Colourless in-noxious and non-flammable gas at atmospheric temperature, sulfur hexafluoride is actually one of the most stable gaseous chemicals.

Sulfur hexafluoride, or SF6 as it’s usually named, is a heavy, inert, nontoxic and incombustible gas.

Its main uses are as an insulation medium in electrical transmittance systems and electrical distributing devices, making an inert cover, or simply for displacing the gas mixtures in metals smelting.

Colourless in-noxious and non-flammable gas at atmospheric temperature, with a molecular weight of 146.06, the density of SF6 gas is 6.139 g/l (20oC) and is almost five times as much as that of air (1.29 g/l).

It is one of the most stable gaseous chemicals and the inertia is similar to that of nitrogen gas. With excellent electric insulating and arc-quenching capacity, sulfur hexafluoride gas has been widely used in the fields of electronics, laser, medical, meteorological, freezing, fire-fighting, chemical, military, space aviation, non-ferrous metallurgy and physical research.

Brief history
The industrial production of SF6 began in 1953 in the US, stimulated by the market introduction of electrical switchgears with gas insulation. Its introduction allowed for the replacement of flammable oils and the use of more compact electrical equipment, particularly in urban areas.

At around the same time, studies regarding SF6 application began in the former USSR. From this period and to date, production of SF6 is constantly growing with the rate of this growth increasing at the beginning of the 1970s - a period of broad introduction of gas-insulated high-voltage switchgears and other electrical equipments.

SF6 is used in the electrical industry as a gaseous dielectric medium for high-voltage (generally 40 KV and above) circuit breakers, switch gears and other electrical equipment, often replacing oil-filled circuit breakers (OCBs).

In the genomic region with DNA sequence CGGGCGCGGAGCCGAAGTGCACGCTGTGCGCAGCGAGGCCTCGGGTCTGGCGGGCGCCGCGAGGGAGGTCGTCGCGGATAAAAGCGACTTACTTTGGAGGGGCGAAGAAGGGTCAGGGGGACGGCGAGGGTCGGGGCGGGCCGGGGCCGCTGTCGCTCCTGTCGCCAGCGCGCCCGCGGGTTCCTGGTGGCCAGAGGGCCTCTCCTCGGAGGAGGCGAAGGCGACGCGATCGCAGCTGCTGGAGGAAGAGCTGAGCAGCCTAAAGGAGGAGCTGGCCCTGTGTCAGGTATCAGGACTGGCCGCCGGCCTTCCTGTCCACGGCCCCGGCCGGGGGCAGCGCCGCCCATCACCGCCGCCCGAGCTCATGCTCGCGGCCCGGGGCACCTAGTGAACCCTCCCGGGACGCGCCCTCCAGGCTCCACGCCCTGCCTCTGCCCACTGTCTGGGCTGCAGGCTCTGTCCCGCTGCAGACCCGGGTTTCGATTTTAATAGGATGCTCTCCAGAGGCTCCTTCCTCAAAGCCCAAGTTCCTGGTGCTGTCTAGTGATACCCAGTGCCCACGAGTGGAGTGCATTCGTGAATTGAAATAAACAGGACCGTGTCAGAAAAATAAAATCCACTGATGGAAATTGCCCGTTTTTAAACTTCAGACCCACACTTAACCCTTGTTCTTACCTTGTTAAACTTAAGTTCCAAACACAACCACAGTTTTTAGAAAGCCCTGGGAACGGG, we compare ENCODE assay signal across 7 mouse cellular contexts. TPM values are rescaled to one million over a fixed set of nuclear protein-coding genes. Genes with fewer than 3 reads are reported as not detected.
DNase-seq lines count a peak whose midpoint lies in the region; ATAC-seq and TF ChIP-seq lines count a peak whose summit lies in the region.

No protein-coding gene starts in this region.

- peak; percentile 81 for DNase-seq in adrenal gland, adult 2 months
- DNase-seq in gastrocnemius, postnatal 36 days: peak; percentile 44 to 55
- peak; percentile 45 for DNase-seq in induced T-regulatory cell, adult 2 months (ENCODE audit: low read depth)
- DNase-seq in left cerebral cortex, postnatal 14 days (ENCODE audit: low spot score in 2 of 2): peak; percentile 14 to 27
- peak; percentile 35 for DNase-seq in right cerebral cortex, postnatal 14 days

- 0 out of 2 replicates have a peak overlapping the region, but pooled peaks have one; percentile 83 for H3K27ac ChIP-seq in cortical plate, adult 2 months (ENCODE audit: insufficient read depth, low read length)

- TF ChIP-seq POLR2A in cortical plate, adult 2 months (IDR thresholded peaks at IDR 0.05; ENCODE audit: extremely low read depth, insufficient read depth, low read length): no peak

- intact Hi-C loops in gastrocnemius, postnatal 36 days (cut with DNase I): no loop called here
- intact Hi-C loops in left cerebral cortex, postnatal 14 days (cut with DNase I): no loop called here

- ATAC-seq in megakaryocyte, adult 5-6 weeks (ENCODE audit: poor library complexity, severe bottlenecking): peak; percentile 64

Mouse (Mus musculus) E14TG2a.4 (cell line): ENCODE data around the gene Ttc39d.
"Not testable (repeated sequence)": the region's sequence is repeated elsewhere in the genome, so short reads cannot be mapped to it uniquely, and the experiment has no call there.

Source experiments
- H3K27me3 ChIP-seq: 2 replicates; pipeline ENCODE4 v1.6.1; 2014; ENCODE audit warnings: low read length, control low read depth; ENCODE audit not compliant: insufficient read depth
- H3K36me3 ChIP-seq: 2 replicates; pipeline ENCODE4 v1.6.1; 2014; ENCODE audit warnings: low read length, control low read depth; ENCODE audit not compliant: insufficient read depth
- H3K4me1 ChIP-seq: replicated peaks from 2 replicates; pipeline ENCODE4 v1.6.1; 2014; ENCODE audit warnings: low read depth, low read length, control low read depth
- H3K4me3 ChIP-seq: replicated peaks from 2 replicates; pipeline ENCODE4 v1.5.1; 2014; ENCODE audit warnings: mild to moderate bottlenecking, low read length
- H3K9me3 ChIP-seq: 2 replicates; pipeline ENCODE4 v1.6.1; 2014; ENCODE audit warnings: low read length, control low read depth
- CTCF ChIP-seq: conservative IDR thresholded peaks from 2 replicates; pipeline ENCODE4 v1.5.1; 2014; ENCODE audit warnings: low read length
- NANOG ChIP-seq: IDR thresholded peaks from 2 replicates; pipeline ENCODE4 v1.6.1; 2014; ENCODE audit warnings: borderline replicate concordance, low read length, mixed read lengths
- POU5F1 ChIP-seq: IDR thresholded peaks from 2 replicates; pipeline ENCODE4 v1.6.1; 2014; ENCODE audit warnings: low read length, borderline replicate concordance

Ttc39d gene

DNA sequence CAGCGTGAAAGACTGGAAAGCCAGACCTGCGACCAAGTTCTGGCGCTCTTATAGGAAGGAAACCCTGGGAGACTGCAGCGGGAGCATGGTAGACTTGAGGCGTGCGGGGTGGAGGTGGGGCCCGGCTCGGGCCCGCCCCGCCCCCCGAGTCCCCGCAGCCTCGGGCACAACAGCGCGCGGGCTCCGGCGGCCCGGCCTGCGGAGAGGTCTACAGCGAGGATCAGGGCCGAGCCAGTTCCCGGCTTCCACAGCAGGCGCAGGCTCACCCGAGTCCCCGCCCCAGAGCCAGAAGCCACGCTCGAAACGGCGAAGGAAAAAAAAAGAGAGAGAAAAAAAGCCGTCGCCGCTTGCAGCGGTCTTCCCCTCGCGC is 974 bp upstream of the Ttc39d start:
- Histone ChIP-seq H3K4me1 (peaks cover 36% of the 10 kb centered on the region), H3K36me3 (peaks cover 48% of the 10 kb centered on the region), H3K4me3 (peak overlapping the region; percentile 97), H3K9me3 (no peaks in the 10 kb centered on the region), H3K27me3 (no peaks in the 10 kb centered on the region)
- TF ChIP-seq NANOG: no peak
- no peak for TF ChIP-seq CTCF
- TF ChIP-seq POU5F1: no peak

SF6 gas under pressure is used as an insulator in gas insulated switchgear (GIS) because it has a much higher dielectric strength than air or dry nitrogen, ensuring it is possible to significantly reduce the size of electrical gear.

SF6 finds application in the following areas, though some of these areas are now being covered by other gases:

* Production of electrical equipment (Utilities (use of electrical equipment - refilling, leakages compensation, accidents; use in accelerators for scientific and/or military purposes)

* Adiabatic properties applications, notably in tennis balls, shoe soles and in truck tyres.

* Electronics industry – SF6 is used by the semiconductor industry for plasma etching prior to Chemical Vapor Deposition (CVD).

And the downside…
Its applications aside, SF6 is a highly potent greenhouse gas. It has a global warming potential (GWP) 23,900 times greater than that of CO2 and an atmospheric life of 3,200 years.

As recently as 2002, industry released 600 metric tons of SF6 into the atmosphere – the equivalent of 3,103,896 passenger cars driven for a year, or the burning of 72,866 railcars of coal.

SF6 is also a product that presents a double-edged sword. Indispensable for the safe transmission of electrical power, yet due to its global warming potential, it represents a longer-term problem if used carelessly.

Through greater awareness and improved gas management techniques, user industries can not only reduce their emissions, but also save money in the process.

Storage & safety
SF6 is a nonflammable, compressed gas packaged in cylinders under its own vapour pressure of 310.2 PSIA at 21.1 degree Celsius.

It can cause rapid suffocation when concentrations are sufficient to reduce the oxygen level below 19.5 %, while exposure to this limit can cause dizziness and diminished mental alertness.

Exposure to atmospheres containing less than 12 % oxygen will bring unconsciousness without warning and so quickly, that the individuals can’t actually help themselves.